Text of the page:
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Unveiling the Dangers of Light Pollution

Human activity has been a continuous danger to the environment and all living things. Right now, mounting research has put the spotlight on light pollution – the unrestrained and unnecessary use of artificial light. This type of pollution affects more than 80% of the world's population, with Singapore taking the lead.

Scientists have reported four main types of light pollution: sky glow, clutter, light trespass, and glare. Sky glow is the excessive brightness of the urban night sky caused by streetlamps, car lights, and factories. Living with high levels of this type of pollution makes it difficult to see stars at night, as it redirects their light and can obstruct the views of stars for astronomers and observers. Clutter is the unnatural grouping of lights, which are normally bright billboards and flashy tourist attractions. Since moonlight leads animals to their migration patterns, this often confuses animals and causes them to stray from their normal patterns. Light trespassing is light that reaches into an undesired space; such as light from a streetlamp seeping into a bedroom window. Lastly, glare is light that can cause discomfort and annoyance while driving, walking, or doing other daily tasks.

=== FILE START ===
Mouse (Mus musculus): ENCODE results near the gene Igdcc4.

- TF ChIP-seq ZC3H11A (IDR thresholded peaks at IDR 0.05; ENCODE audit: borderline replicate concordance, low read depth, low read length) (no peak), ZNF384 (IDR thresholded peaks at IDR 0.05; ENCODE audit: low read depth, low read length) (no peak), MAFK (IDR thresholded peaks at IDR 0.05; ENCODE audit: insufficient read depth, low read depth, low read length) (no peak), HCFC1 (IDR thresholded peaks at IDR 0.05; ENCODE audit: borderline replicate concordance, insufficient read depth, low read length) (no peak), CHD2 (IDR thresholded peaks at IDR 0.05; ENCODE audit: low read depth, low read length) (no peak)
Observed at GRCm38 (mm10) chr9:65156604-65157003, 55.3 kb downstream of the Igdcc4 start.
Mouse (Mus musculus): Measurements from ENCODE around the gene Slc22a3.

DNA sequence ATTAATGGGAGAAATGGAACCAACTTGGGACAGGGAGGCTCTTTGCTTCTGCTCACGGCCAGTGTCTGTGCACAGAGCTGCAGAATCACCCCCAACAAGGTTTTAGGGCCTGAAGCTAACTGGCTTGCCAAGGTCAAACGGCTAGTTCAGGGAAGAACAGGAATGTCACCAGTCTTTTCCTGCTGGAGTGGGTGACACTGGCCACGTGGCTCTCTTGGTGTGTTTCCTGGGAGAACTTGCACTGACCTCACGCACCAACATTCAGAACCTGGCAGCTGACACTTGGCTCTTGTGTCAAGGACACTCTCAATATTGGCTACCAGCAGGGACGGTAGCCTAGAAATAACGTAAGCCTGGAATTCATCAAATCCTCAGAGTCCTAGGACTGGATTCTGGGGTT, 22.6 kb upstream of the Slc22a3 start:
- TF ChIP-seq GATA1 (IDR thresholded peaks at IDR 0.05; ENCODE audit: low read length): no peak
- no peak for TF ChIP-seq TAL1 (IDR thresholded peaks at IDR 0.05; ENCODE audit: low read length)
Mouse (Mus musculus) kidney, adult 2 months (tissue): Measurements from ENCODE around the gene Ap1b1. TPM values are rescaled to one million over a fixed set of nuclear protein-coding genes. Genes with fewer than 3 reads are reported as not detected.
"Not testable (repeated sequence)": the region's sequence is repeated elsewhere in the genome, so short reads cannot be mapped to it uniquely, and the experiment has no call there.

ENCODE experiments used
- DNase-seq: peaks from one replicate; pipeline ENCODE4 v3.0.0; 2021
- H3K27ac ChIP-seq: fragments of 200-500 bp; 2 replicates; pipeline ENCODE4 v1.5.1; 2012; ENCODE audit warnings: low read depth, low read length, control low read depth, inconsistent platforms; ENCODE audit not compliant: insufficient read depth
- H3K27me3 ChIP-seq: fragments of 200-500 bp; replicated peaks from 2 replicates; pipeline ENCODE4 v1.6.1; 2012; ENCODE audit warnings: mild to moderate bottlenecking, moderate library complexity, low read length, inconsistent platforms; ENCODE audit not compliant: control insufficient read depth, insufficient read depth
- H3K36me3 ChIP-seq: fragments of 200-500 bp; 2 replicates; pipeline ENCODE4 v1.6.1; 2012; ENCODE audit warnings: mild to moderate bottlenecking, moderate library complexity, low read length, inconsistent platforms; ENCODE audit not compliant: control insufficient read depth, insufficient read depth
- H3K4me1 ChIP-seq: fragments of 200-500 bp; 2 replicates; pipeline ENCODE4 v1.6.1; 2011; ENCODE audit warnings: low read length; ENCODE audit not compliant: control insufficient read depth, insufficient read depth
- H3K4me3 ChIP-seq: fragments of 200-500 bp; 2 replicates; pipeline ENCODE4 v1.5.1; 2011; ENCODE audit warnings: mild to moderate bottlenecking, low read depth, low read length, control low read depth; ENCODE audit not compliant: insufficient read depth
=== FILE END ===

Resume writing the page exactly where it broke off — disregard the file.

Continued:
Beyond everyday tasks, light pollution is detrimental to human health and behavior. Light trespass, in particular, can disturb sleep and melatonin production, which requires surroundings to be fully dark to work properly. If not, many health issues develop, including fatigue, anxiety, stress, and sleep deprivation. Blue light, found in cell phones, computers, and even in popular LED light bulbs, also exposes people to the same damaging threats. Furthermore, studies reveal lower melatonin production is linked to cancer. As a result of this study, the American Medical Association advocates to control light pollution and discover the additional risks of nocturnal light.

Humans are not the only ones exposed to its destructive effects, as light pollution also poses a great danger to animal and environmental life. For instance, large populations of insects are guided to light and immediately killed. If this continues with no interruption, it can change wildlife, since insects play a vital role in the food chain. Even marine life can be affected by excessive underwater lighting coming from oil rigs, ships, and underwater equipment. Several organizations intend to further prevent light pollution in parks and natural habitats, such as the International Dark Sky Association and the National Park Service. These organizations keep a close eye on and limit brightness in public spaces.

States across the U.S., including Connecticut, Minnesota, and Texas, have all approved laws to restrict outdoor lighting. People can make a difference by using light when it is necessary and keeping light inside homes or buildings to avoid it escaping and adding to the pollution outside.

[Source: National Geographic Society]

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